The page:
Submitted by Nedra Weinreich, publisher of Spare Change
The eternal question in social marketing is how to go about selecting the audience segment your program will address. The most common approach is to select one of two groups: (1) the people who most need the intervention, who are most at risk for a particular problem or (2) the people who are ready to change and just need a little nudge in the right direction.
The first group is usually the audience that the program was funded for in the first place. We generally want to make a big impact on the problem, and often assume that will happen by reaching those who are most likely to suffer from it. The problem is that for many issues that have been around for a while -- whether it relates to eating healthy food, quitting smoking, flossing teeth, recycling -- the people who were most likely to adopt positive behaviors have already done so. The rest of the people may be those who either don't want to change or have tried and decided it wasn't for them -- not easy groups to make significant inroads with (though not necessarily impossible). They may be the late majority or laggards at the end of the diffusion of innovations curve.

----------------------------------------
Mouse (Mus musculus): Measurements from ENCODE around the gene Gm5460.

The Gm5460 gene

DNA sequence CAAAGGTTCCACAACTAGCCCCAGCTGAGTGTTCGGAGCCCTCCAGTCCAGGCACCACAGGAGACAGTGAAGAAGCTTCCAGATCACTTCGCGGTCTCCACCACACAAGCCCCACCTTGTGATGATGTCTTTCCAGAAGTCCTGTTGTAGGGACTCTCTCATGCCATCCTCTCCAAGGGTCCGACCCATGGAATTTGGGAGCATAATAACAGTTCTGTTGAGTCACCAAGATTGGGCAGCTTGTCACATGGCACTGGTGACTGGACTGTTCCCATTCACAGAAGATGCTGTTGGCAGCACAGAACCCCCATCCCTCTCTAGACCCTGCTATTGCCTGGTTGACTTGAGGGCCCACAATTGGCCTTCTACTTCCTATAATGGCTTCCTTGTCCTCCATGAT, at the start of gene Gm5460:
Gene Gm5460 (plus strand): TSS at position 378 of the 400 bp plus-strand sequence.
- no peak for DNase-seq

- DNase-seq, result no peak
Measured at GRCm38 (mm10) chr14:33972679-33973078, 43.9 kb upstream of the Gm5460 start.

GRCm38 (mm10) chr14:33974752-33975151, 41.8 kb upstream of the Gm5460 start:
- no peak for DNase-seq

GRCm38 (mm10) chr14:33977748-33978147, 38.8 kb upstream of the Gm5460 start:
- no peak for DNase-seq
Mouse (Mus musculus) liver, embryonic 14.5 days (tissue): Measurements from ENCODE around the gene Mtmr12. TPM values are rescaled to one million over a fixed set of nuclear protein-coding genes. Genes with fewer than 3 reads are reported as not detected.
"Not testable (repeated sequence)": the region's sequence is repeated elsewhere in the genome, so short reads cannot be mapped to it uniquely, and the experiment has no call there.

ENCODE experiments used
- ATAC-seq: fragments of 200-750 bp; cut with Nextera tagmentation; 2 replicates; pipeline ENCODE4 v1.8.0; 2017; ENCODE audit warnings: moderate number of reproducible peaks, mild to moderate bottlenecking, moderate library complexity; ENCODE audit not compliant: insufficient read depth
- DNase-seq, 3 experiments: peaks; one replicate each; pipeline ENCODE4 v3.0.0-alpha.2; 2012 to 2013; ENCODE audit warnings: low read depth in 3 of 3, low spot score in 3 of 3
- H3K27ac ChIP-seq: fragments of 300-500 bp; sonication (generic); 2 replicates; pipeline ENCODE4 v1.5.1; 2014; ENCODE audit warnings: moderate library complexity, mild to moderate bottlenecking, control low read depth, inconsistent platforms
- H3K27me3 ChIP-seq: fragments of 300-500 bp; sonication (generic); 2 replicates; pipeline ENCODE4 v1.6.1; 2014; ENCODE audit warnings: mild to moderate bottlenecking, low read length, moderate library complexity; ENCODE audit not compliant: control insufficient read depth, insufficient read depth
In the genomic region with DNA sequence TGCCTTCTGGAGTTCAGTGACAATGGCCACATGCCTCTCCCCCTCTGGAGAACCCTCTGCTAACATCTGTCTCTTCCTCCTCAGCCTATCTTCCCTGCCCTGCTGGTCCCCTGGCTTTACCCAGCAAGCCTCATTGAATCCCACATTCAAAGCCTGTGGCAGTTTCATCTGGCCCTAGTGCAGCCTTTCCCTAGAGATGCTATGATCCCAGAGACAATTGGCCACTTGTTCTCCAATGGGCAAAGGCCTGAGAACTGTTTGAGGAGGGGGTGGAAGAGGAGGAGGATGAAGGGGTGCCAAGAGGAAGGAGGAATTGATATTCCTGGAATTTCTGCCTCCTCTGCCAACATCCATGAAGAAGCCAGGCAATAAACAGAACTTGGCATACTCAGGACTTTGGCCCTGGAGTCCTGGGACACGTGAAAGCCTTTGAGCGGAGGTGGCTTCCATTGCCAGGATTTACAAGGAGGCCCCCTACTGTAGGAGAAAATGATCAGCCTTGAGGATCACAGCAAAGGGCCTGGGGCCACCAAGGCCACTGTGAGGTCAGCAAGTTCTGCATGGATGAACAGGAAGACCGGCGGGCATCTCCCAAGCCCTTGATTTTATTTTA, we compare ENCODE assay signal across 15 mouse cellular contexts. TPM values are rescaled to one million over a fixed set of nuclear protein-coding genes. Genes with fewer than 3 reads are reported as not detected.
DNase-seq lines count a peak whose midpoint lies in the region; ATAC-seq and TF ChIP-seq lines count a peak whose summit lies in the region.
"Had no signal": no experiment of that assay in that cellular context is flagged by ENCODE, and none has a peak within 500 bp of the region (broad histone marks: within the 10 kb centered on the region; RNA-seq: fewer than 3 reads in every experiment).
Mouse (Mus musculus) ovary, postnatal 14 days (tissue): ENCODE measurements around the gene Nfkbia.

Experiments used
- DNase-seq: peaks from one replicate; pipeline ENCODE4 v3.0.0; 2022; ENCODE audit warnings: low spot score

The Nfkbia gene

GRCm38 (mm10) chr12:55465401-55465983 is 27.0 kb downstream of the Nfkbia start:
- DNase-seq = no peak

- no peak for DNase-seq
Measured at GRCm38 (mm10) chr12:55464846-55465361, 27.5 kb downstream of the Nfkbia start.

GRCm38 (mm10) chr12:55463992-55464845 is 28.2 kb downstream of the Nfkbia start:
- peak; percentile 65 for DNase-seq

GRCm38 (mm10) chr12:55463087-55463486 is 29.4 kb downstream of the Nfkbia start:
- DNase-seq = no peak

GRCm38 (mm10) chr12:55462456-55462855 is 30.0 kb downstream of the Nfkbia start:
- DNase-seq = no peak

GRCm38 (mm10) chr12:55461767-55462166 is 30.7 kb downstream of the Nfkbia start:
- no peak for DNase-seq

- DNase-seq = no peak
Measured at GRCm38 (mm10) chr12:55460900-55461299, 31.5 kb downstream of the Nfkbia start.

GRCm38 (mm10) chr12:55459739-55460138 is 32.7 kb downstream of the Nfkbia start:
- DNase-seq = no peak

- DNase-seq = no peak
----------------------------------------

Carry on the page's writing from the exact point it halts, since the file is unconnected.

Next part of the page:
The second group -- those who are ready to make a change but haven't done so yet (in the preparation phase of the stages of change model) -- may not be as large a group as the first, and may not necessarily be at high risk for the problem. But they may just need a little help, such as teaching them a skill they don't have or showing them how to work the behavior into their lives, and they will take it and run with it. The benefit to addressing this group is that you can get positive results relatively quickly, even if they are not a large segment, and getting the ball of change rolling within a community can have a snowball effect. The momentum you generate may help to get those in the "at risk" category to see that their friends and family have made the change, so maybe they should as well.
So, should you try to reach the golden apple at the very top of the tree, or should you pick the low-hanging fruit? The answer depends on many things -- the goals of your program, the amount of funding you have, the issue you are addressing. It's often a judgment call, without one clear right or wrong answer, and it doesn't have to be a mutually exclusive choice. But you do need to think through this question and have a good reason for which way you go with it.
This article was originally posted on Spare Change at http://www.social-marketing.com/blog/2006/07/fruit-salad-or-selecting-your-target.html by Nedra Weinreich:
Nedra is a social marketing consultant who helps nonprofits and government agencies strategically promote health and social issues through her company Weinreich Communications.